A Letter to Myself My First Year as a Coach’s Wife
Remember this above everything else – your skin, hair, and legs will never look as good as they do now. Wear the shorts. Let your hair be bouncy and shiny in all it’s Tami Taylor glory. And, wear sunscreen to preserve that skin.
Oh, and here are a few other things to help you navigate this season and the upcoming five, ten, twenty years of being a high school football coach’s wife.
Listen for the cheers.
Sometimes it is hard to hear the positive. The negative commentary really does tend to drown out the good. Find your people. Sit with the coaches’ wives or sit by yourself. Yes, people may think it strange that you are off by yourself, but your sanity most important. The sideline coaches can wear you down and it’s best not to respond.
White can be a team color.
You can search high and low for a shirt in the team’s colors. You can buy a school spirit shirt from the booster club or the local grocery store. But, if you can’t or don’t, white t-shirts work. Throw on a necklace or bracelet that shows your spirit. Sometimes you can even find a sandal, flip flop, or sneaker that has at least one of the team colors. Last resort, dig around in your husband’s shirts to find one that might work with a half-tuck in a pair of shorts. Make sure you are in the team colors for the program picture. Don’t think the picture is just for your husband and your children. The photographer wants you in the picture, too. By the way, you want to be in that picture. Your legs look amazing and your hair, no matter the time of day or amount of humidity, is fantastic.
Always have cash on hand.
Stop at an ATM on the way to the game. Concession stands provide dinner. You might need to buy a program (to see your family picture) or pick up a new school shirt. You may also need to pay a babysitter. Either the one that comes with you or the one you recruit from the stands.
There’s always a lot of laundry.
Even if you don’t have children, you will be washing, drying, and folding clothes almost every day. There will be the darks, the lights, the towels, and the athletic wear. You will need to buy a couple of drying racks because some of the dri-fit under shirts, shorts, and game-day shirts cannot be put in the dryer. And, no matter how on top of the laundry you believe yourself to be, the exact pair of khaki pants your husband needs to wear to the game will sometimes be difficult to find. They will either be in the dirty clothes hamper, the washing machine, the dryer, the laundry basket, or at school. Keep your head about you and just help look. Or, better yet, ask about those clothing items the night before the upcoming game. It’s good for you to know where they are in case you are asked to find them.
The season does not run from September to November.
Football starts in the spring, runs through the summer and then really picks up in the fall. Spring ball, summer camps, strength and conditioning programs, and two-a-days all take the time of your husband. Practice, games, and film are the most predictable, but the schedule isn’t his. It isn’t yours. It’s simply a schedule. And, as soon as you figure it out, it will change. There will be rain. There will be a bus breakdown. There will be injuries which require a visit to either the hospital or Saturday morning clinic. There will be games to scout. It is impossible to lock down times of arriving home or meeting up for a family dinner at a restaurant. Rather, add at least one hour to the estimate of when your coach says he is heading home. Even better, add two hours. Then, when he arrives home earlier, it will be a bonus surprise.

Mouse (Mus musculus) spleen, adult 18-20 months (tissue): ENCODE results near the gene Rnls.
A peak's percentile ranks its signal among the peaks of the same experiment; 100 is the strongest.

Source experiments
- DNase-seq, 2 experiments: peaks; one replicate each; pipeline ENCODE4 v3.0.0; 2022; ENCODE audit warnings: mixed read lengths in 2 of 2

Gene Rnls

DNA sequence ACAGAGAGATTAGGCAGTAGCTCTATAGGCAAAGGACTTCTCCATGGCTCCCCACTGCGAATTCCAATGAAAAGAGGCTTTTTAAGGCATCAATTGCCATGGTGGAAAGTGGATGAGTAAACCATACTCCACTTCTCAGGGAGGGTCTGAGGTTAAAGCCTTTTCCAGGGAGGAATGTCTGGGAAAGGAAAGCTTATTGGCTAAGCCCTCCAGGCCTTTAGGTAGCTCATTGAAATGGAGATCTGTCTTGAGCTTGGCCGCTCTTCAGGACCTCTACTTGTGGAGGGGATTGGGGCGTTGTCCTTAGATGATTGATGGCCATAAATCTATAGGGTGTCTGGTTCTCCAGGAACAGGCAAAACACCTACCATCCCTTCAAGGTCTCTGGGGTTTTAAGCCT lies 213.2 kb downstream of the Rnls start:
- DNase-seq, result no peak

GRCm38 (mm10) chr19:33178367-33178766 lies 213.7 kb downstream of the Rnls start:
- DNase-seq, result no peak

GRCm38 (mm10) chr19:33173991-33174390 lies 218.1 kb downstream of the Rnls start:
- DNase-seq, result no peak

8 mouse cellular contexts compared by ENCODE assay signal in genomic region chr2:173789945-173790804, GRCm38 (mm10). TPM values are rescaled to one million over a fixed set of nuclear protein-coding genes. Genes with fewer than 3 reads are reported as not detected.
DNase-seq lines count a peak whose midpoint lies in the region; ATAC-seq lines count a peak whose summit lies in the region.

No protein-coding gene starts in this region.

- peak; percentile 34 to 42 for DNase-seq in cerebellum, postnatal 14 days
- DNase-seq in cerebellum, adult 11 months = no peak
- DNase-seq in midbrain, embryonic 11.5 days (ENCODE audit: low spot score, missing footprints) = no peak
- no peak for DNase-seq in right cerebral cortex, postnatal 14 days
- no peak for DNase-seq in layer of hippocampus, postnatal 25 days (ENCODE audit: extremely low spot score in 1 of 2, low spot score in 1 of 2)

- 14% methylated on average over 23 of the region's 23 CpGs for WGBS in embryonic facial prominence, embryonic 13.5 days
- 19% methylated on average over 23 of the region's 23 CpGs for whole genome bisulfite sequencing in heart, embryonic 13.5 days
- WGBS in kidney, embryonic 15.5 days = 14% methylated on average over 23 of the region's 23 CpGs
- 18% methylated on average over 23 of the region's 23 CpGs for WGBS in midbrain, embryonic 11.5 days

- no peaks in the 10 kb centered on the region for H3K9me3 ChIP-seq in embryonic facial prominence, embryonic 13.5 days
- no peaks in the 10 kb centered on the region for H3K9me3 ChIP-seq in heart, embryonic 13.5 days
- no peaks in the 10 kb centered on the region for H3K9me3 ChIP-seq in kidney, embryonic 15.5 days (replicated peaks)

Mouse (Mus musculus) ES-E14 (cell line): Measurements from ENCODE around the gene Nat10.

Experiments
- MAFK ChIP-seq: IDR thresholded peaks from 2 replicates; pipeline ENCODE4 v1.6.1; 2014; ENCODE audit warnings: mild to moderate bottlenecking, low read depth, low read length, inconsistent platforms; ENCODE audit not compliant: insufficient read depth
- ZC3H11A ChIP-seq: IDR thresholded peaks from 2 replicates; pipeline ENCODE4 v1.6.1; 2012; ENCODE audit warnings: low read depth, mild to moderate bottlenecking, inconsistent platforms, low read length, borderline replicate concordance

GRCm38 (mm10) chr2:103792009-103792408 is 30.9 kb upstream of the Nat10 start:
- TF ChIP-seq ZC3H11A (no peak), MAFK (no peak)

Find an uplifting mantra.
You will repeat a phrase that can get you through the tougher times repeatedly, so find one that appeals to you. You will say it to your husband. You will say it to the fans in the stands. You will say it to your children. You will say it to yourself. Write it down on a piece of paper where everyone in the house can see it.
So, my first-year coach’s wife self, you’ve got this. Surround yourself with people who inspire you, care for you, and have your back. Find the good. Try and ignore the not-so-pleasant.
You’re gonna make it after all.
Jill Petri lives in San Antonio and is the wife of a high school coach and the mom of three children. Her son is a senior in college and her twin nine-year-old girls are in the fourth grade. Jill works full-time as a sales coach, change leader and facilitator for a Texas-based financial institution.
With a degree in Journalism from Baylor University, Jill started her career as a reporter but has always been and remains a writer with the countless diaries and journals to prove it. Her blog is fourthpart.blogspot.com.
Along with taking care of her family and writing, Jill enjoys working out (yes, she really does), watching TV, reading, and planning and taking vacations.